Any condition that causes the quantity of O2 transported to the tissues to decrease ordinarily increases the rate of red cell formation. The principal factor that stimulates red blood cell production is a circulating glycoprotein hormone called erythropoietin. Lack of O2 (hypoxia) stimulates the formation of erythropoietin. Most of the erythropoietin (90%) is formed in the kidney, the rest is formed mainly in the liver. Erythropoietin, in turn, enhances red blood cell production by the bone marrow until the hypoxia is relieved.
Erythropoietin stimulates the production of proerythoblasts from haemopoietic stem cells in the bone marrow. In the absence of erythropoietin, few red blood cells are formed by the bone marrow. On the other hand, when O2 transport to tissues rises above normal, the rate of erythropoietin formation decreases (negative feedback mechanism).
The cells of the bone marrow are among the most rapidly growing and reproducing cells of the body, thus they are greatly affected by the person’s nutritional status. Especially important for the formation and maturation of red blood cells are proteins, iron, vitamins, copper, and cobalt.
- Proteins: Animal proteins that are present in the liver, kidney, and muscles are superior in the production of hemoglobin (globin fraction) compared to plant-derived proteins. Animal proteins contain the essential amino acids, which are neither stored nor formed in the body.
- Iron: Seventy percent of the iron in the body is in hemoglobin (heme fraction), 3% in myoglobin, and the rest is mostly in ferritin, which is present in enterocytes, hepatocytes, and many other cells. Iron is also a constituent of cytochrome enzymes needed for intracellular oxidation.
- Vitamins: The two vitamins, vitamin B12, and folic acid are required for formation of thymidine triphosphate, an essential building block of DNA. Thus they are important for nuclear maturation and cell division of red cell precursors and are called maturation factors. The other vitamins (including vitamin C) influence the general metabolism and growth of body tissues including the bone marrow, they are not specific for red blood cell formation.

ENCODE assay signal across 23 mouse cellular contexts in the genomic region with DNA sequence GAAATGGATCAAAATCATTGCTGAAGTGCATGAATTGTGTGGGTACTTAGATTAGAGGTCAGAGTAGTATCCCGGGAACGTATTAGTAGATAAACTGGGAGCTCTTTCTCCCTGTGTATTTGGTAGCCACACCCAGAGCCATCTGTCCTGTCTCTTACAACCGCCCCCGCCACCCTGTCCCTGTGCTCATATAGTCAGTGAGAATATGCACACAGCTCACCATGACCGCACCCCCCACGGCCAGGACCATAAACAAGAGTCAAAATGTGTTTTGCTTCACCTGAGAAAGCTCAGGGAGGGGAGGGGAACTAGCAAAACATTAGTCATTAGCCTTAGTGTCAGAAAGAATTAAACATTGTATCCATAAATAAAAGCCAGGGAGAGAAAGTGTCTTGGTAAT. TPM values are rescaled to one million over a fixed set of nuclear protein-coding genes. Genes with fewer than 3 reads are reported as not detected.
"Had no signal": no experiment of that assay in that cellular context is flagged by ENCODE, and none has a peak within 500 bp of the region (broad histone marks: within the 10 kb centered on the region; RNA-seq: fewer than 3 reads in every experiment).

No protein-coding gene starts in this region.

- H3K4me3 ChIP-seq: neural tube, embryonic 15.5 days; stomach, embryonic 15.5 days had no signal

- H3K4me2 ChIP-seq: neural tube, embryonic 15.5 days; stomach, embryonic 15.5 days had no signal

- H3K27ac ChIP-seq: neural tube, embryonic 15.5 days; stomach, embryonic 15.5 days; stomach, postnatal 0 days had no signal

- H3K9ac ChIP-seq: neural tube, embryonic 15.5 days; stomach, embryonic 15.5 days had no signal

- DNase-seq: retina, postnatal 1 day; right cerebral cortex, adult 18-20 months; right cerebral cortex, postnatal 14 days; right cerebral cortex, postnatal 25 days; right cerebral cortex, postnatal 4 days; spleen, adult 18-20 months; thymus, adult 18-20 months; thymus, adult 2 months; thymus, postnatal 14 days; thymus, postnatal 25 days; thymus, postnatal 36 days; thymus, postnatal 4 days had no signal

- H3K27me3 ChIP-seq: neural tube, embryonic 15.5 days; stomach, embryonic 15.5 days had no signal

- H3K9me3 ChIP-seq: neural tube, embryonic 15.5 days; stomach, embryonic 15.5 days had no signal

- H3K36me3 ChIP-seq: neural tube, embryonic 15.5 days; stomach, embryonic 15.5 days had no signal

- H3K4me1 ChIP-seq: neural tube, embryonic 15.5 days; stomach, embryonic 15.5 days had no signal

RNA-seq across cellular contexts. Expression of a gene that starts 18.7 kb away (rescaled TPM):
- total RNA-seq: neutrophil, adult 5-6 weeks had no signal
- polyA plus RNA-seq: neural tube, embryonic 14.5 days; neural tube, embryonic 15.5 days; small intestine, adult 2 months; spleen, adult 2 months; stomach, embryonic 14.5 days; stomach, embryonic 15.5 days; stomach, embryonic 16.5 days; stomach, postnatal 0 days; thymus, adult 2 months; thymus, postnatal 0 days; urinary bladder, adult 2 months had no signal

- Copper and Cobalt: Copper and Cobalt act as catalysts in hemoglobin synthesis.
Hormones are required for erythropoiesis as they promote tissue metabolism in general. However, they are not specific except erythropoietin. Thyroxine hormones are the most powerful stimulant of body metabolism and their deficiency for a long time can cause anemia. Male hormones (androgens) and growth hormones stimulate body metabolism and erythropoiesis.
A healthy liver is essential for normal red blood cell formation. The liver manufactures globin, stores iron, copper, vitamin B12 and folic acid, and a small fraction of erythropoietin.
It is the factory in which red cells and most other blood cells are formed. Destruction of bone marrow by irradiation, chemicals, drugs, or bacterial toxins will lead to the deficiency of all blood cells which is called aplastic anemia.
Blood constituents & Physical properties, Sources & functions of plasma proteins
Red blood cells (Erythrocytes) structure & function, Myeloid tissue & Bone marrow
Hemoglobin structure, review & Types of normal hemoglobin
Abnormal types of hemoglobin, Sickling of RBCs, Types & causes of methemoglobinemia
Heme biosynthesis & Disorder, Types of porphyrias, Fate of RBs & Catabolism of Hemoglobin